GIS solutions for utilities are mainly presented with the following systems:
- Underground Utilities – Penetrating the ground with radar for precise locations of underground gas, water, electrical, and telephone utilities.
- Permafrost – Assessing the impacts of permafrost freezing and thawing on utility lines.
- Billing Systems – Updating and correcting the billing system for the cost of street and security lighting.
- Power Distribution – Figuring out which distribution line could take down an entire network.
National governments use GIS technology to manage programs and check policy outcomes.
GIS data can empower critical solutions and deliver more insights that can engage both the stakeholders and the nation. Apart from the general aspects like voting and internal governmental processes, GIS can also optimize taxing systems and border safety. Moreover, the system can significantly optimize the performance of critical infrastructure: police, fire, ambulance, and other rescue services, which is extremely critical for the effective country today.
Some great examples of the use of GIS in governmental infrastructure cover:
- Open Data – Opening up government (tax-payer) data through geospatial open data portals and data sharing strategies.
- Border Safety – Increasing safety at international borders often stretches miles.
- Redistricting – Encouraging citizen involvement through web-based applications for the redistricting process.
- Enabling Governments – Saving money by investing in a GIS-based system for decision making.
- Voting Patterns – Reviewing how electoral districts voted at the polls.
Taken from: https://unsplash.com/photos/qWwpHwip31M
How Can Mappitall Help You with GIS Solutions for Your Business?
Once you’ve decided to develop a GIS application for your enterprise, hiring a dedicated team of developers is of the essence. At Mappitall, we have been delivering innovative mapping solutions for more than 15 years. Our team has completed and implemented nearly 100 GIS app projects across the industries and is ready to meet the new tech challenges day by day.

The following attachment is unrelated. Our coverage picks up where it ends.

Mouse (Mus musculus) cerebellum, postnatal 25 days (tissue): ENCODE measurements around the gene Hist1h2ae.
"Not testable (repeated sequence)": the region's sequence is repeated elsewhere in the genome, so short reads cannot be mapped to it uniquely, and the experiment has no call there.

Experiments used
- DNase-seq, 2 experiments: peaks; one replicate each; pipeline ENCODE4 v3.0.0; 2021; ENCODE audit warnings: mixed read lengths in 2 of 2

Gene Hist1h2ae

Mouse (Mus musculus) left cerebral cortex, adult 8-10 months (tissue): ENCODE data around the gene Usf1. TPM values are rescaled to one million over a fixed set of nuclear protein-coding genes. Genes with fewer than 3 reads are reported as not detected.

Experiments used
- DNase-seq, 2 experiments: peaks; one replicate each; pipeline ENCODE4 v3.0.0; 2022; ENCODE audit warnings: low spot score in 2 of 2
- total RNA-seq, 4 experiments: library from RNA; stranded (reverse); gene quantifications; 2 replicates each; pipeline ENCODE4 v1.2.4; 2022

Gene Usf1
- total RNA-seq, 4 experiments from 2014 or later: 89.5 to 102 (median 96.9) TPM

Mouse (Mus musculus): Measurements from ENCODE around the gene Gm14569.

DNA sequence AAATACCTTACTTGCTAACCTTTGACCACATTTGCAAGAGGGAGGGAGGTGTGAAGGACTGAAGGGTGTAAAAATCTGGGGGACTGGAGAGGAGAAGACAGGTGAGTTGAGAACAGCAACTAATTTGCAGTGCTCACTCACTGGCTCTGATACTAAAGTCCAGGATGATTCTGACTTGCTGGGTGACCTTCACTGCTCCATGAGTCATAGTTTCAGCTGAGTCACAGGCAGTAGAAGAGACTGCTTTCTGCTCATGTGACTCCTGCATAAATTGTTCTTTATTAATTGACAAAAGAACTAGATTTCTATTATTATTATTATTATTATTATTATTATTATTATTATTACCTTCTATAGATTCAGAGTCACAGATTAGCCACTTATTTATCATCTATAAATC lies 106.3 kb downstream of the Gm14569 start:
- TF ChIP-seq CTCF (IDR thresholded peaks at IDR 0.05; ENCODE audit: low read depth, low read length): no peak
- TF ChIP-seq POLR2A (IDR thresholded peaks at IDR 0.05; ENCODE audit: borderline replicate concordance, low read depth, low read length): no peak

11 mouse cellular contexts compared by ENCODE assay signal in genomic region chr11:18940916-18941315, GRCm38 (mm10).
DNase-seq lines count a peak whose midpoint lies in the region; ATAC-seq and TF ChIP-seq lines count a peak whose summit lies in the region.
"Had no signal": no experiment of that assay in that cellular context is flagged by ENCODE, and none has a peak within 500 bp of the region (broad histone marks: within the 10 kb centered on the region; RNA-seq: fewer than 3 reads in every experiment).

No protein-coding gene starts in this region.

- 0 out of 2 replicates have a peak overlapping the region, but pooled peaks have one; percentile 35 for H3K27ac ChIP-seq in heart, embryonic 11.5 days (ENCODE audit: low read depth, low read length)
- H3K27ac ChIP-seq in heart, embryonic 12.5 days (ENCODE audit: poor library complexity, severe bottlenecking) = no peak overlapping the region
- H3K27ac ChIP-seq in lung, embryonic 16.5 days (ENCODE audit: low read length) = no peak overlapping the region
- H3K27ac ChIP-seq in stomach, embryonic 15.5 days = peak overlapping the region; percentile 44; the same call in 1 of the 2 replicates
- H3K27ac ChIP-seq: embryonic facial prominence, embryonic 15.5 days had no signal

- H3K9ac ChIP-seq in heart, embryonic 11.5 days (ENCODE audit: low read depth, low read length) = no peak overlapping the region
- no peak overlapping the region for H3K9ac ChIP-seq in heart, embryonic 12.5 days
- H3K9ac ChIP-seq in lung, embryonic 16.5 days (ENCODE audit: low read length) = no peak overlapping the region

In our crew, you’ll meet experts in narrow fields of knowledge, each of whom is always searching for the newest trends in mapping solutions.
The custom mapping services we offer include a variety of technologies in cartography, data analysis, web app development, and indoor mapping. So, no matter what sort of project and how challenging it is, we’re ready to find the best solution that ideally fits your business goals and needs.
Now it becomes more than clear that GIS solutions have been widely implemented in a variety of different industries. So far, there are more than 1,000 different areas where GIS data is used, and it will only increase in the future.
Having reviewed the GIS applications and uses, companies now can realize the potential of the mapping data sets and databases. From archaeology, geology, and waste management to asset management, aviation, and even banking – GIS data is being integrated anywhere.
Once implemented, this tech solution can slightly optimize or even notably change the entire industry development, which makes it an irreplaceable technology today.
If you have some more questions concerning the development and use of GIS – we’re always here to help! Contact the Mappitall team to discover the most effective mapping solutions for your business today!
Frequently Asked Questions
Still, have some questions about the use of GIS? Find the answers among the most common ones asked by Mappitall clients!
Where is GIS most used?
With nearly 20 different use options, the top 3 most common examples where GIS can be used include mapping, telecom, and network services, accident analysis, and hot spot analysis. Typically, all these use cases are related to the visual interpretation of geographic data for navigation, telecom process optimization, and accident localizations.
How is GIS used in business?
For any sort of business, GIS helps to better manage the information based on its location, allowing them to accurately identify the needs and problem areas for efficient, data-driven decisions. As a rule, the most usual processes it empowers include customer location, business sitting, targeted marketing campaigns, local sales optimizations, and more.
How can GIS be applied and utilized in different fields?
GIS applications feature an advanced foundation for mapping and analysis throughout different industries. In general, these systems allow connecting data to a map, integrating the location parameters (where the things/objects are) with all types of descriptive information (what characteristics those things/objects) have.
What are the main benefits of using GIS across industries?
Once implemented, GIS information can provide a wide range of business improvements regardless of the industry. The most significant of those include the enhanced decision-making process and cost savings, resulting from greater efficiency. Additionally, a geographic information system can improve communication, data management, and processing, which is exceptionally important for the successful performance of any business today.